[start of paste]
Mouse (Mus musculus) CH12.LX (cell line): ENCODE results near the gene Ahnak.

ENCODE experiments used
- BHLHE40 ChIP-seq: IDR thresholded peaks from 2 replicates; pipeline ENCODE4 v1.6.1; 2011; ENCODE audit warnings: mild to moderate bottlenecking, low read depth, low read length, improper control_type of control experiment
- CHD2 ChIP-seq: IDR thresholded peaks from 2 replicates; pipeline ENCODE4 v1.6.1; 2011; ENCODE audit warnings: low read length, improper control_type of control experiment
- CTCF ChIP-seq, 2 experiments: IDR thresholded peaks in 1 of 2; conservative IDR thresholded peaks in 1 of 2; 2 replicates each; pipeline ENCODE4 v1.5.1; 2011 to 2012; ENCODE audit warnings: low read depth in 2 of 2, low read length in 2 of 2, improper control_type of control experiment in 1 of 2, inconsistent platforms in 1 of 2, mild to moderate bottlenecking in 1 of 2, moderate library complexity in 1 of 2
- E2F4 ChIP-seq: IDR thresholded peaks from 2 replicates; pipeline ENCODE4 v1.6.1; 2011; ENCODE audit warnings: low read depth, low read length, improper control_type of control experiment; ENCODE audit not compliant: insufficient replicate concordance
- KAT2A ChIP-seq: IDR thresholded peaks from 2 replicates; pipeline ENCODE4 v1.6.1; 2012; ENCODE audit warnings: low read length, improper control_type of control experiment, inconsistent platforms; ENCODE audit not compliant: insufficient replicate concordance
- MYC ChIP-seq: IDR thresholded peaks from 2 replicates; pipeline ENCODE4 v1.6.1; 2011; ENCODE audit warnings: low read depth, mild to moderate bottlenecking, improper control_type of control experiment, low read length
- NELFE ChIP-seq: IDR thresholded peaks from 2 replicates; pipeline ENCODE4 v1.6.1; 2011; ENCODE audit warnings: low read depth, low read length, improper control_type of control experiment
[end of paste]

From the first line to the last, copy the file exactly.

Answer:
Mouse (Mus musculus) CH12.LX (cell line): ENCODE results near the gene Ahnak.

ENCODE experiments used
- BHLHE40 ChIP-seq: IDR thresholded peaks from 2 replicates; pipeline ENCODE4 v1.6.1; 2011; ENCODE audit warnings: mild to moderate bottlenecking, low read depth, low read length, improper control_type of control experiment
- CHD2 ChIP-seq: IDR thresholded peaks from 2 replicates; pipeline ENCODE4 v1.6.1; 2011; ENCODE audit warnings: low read length, improper control_type of control experiment
- CTCF ChIP-seq, 2 experiments: IDR thresholded peaks in 1 of 2; conservative IDR thresholded peaks in 1 of 2; 2 replicates each; pipeline ENCODE4 v1.5.1; 2011 to 2012; ENCODE audit warnings: low read depth in 2 of 2, low read length in 2 of 2, improper control_type of control experiment in 1 of 2, inconsistent platforms in 1 of 2, mild to moderate bottlenecking in 1 of 2, moderate library complexity in 1 of 2
- E2F4 ChIP-seq: IDR thresholded peaks from 2 replicates; pipeline ENCODE4 v1.6.1; 2011; ENCODE audit warnings: low read depth, low read length, improper control_type of control experiment; ENCODE audit not compliant: insufficient replicate concordance
- KAT2A ChIP-seq: IDR thresholded peaks from 2 replicates; pipeline ENCODE4 v1.6.1; 2012; ENCODE audit warnings: low read length, improper control_type of control experiment, inconsistent platforms; ENCODE audit not compliant: insufficient replicate concordance
- MYC ChIP-seq: IDR thresholded peaks from 2 replicates; pipeline ENCODE4 v1.6.1; 2011; ENCODE audit warnings: low read depth, mild to moderate bottlenecking, improper control_type of control experiment, low read length
- NELFE ChIP-seq: IDR thresholded peaks from 2 replicates; pipeline ENCODE4 v1.6.1; 2011; ENCODE audit warnings: low read depth, low read length, improper control_type of control experiment